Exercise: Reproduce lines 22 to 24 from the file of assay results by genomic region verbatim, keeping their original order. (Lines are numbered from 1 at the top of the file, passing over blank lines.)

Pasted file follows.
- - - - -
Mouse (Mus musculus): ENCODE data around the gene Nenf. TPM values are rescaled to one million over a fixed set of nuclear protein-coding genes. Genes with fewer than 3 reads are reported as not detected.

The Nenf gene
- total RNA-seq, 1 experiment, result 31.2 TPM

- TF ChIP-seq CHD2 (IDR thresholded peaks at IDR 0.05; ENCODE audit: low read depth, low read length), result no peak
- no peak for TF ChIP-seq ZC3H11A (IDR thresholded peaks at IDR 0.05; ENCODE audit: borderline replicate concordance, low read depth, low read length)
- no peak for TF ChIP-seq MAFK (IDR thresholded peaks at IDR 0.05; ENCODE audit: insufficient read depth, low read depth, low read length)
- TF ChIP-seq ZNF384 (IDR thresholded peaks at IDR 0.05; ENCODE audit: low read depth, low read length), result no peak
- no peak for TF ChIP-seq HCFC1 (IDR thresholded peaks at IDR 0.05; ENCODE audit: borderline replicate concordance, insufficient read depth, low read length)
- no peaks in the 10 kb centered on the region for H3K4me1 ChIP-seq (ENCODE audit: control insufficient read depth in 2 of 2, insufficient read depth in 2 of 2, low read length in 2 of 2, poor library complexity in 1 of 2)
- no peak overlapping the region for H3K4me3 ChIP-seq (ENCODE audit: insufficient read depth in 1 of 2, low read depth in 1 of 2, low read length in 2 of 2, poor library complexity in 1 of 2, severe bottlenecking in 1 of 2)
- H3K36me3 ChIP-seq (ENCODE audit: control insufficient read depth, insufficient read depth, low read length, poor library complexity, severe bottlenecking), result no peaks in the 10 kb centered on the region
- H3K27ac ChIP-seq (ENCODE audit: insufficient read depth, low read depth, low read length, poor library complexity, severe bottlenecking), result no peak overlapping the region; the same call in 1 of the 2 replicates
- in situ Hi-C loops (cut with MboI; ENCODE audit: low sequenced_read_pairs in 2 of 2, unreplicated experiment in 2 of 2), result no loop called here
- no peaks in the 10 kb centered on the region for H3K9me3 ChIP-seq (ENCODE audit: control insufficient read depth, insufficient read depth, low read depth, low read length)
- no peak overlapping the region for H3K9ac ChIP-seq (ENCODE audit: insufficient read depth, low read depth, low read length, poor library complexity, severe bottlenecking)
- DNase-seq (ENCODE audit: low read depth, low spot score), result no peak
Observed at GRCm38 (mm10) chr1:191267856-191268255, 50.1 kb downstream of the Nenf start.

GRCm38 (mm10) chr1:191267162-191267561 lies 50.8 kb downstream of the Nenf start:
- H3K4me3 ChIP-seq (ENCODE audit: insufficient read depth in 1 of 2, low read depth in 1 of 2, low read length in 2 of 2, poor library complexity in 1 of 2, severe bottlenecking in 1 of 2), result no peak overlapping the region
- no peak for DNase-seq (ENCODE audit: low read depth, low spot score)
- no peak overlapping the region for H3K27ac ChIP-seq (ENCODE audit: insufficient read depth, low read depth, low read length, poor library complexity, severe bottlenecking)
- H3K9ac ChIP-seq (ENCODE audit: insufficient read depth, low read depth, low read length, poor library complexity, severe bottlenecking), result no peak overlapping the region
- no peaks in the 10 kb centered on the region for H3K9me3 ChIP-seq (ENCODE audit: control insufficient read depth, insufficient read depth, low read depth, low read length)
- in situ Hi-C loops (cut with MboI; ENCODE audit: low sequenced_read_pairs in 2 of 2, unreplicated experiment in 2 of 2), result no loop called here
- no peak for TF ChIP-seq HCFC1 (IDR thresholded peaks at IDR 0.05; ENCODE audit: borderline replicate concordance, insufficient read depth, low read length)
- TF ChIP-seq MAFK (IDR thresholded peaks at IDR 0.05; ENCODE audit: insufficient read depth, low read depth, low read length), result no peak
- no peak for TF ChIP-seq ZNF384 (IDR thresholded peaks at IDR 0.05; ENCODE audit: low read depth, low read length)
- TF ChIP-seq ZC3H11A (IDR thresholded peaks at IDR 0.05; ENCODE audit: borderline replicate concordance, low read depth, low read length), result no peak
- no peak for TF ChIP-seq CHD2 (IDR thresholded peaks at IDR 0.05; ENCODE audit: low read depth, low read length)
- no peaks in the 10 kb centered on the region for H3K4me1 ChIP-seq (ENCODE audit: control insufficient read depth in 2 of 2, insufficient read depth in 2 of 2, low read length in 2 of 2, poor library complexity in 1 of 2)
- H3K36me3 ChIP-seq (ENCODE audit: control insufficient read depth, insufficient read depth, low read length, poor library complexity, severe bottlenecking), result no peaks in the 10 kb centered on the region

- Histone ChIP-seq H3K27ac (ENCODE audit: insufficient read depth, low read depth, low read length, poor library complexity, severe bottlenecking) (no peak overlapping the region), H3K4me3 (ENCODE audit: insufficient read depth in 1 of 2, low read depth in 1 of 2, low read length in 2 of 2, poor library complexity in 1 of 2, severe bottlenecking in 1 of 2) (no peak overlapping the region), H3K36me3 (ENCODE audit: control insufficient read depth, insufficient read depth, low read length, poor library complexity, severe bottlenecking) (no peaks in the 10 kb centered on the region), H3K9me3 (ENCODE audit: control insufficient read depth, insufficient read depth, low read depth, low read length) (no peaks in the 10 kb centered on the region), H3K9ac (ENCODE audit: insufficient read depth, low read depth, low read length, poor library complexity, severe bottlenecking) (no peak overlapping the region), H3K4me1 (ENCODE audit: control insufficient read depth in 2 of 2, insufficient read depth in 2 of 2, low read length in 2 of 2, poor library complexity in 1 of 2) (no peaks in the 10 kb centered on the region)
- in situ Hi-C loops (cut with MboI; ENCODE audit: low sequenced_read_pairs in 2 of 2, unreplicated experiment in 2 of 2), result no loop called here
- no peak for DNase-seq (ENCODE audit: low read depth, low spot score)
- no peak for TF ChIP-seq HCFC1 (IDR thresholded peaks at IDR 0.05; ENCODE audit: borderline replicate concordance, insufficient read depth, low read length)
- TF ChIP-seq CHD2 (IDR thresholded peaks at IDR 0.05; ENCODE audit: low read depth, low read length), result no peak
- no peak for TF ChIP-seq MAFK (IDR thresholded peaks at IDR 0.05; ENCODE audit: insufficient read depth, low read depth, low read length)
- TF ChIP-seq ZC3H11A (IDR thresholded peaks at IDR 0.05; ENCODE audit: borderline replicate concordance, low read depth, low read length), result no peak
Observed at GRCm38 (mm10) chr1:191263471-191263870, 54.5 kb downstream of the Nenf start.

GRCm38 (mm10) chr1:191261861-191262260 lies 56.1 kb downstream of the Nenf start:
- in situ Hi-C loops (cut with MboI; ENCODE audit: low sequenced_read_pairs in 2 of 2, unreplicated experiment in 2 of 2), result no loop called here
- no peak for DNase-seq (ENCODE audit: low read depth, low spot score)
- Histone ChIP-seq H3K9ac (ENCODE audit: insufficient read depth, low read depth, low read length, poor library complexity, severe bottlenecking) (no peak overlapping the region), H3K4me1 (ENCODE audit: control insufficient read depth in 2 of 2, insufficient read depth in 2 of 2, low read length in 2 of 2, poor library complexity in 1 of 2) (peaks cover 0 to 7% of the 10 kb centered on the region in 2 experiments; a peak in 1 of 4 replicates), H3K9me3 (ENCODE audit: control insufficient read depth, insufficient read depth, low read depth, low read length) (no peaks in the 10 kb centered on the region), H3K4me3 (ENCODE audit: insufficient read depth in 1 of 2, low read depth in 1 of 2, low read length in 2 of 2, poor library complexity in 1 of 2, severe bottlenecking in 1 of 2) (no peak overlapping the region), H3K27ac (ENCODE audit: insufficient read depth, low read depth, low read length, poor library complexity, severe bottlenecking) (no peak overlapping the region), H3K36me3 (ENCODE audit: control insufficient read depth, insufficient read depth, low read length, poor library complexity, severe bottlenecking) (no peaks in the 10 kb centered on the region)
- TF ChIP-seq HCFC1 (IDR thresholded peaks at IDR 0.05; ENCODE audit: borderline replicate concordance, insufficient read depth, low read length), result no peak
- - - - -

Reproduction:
- H3K9ac ChIP-seq (ENCODE audit: insufficient read depth, low read depth, low read length, poor library complexity, severe bottlenecking), result no peak overlapping the region
- no peaks in the 10 kb centered on the region for H3K9me3 ChIP-seq (ENCODE audit: control insufficient read depth, insufficient read depth, low read depth, low read length)
- in situ Hi-C loops (cut with MboI; ENCODE audit: low sequenced_read_pairs in 2 of 2, unreplicated experiment in 2 of 2), result no loop called here